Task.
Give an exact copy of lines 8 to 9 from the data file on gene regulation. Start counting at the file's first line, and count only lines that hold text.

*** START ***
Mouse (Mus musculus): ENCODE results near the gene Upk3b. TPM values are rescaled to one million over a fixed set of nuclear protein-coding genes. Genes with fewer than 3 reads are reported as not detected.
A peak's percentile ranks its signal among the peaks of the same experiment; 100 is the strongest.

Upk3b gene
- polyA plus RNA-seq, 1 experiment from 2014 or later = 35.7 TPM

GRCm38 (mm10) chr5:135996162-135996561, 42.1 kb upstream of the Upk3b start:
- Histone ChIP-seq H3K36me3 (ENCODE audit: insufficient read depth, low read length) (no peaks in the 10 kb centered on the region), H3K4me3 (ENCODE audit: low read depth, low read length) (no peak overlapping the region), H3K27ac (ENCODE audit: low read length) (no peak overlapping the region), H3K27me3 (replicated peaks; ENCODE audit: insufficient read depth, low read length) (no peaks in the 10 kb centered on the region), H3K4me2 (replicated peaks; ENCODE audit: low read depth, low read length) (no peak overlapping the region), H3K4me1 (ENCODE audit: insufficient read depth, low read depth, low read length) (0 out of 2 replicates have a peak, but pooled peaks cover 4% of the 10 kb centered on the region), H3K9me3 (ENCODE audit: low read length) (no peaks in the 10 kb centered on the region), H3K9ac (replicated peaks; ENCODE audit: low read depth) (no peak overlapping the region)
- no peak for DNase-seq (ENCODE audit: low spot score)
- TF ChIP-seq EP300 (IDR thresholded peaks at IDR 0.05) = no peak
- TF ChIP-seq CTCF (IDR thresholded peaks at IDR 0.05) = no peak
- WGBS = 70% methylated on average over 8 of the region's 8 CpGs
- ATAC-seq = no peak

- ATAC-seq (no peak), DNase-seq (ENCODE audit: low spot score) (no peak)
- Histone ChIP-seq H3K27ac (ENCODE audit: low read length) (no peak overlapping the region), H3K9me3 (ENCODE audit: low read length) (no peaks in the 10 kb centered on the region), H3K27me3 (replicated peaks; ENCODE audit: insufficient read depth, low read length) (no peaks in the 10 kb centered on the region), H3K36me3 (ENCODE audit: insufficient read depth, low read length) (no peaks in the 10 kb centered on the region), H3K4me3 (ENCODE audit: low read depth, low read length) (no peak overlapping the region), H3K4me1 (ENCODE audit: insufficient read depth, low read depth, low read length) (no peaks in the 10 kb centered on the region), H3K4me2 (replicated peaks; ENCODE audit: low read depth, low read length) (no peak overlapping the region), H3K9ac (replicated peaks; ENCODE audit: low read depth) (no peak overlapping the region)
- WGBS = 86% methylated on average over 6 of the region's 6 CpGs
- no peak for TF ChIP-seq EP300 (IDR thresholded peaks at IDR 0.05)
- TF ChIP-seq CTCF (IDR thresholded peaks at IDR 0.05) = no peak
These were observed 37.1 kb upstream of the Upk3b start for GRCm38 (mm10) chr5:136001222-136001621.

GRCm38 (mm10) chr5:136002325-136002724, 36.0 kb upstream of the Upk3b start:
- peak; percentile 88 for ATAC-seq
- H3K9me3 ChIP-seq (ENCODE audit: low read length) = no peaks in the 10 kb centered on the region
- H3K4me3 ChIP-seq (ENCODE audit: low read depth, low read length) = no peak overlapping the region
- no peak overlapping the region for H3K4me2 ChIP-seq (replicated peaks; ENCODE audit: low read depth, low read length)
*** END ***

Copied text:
- TF ChIP-seq EP300 (IDR thresholded peaks at IDR 0.05) = no peak
- TF ChIP-seq CTCF (IDR thresholded peaks at IDR 0.05) = no peak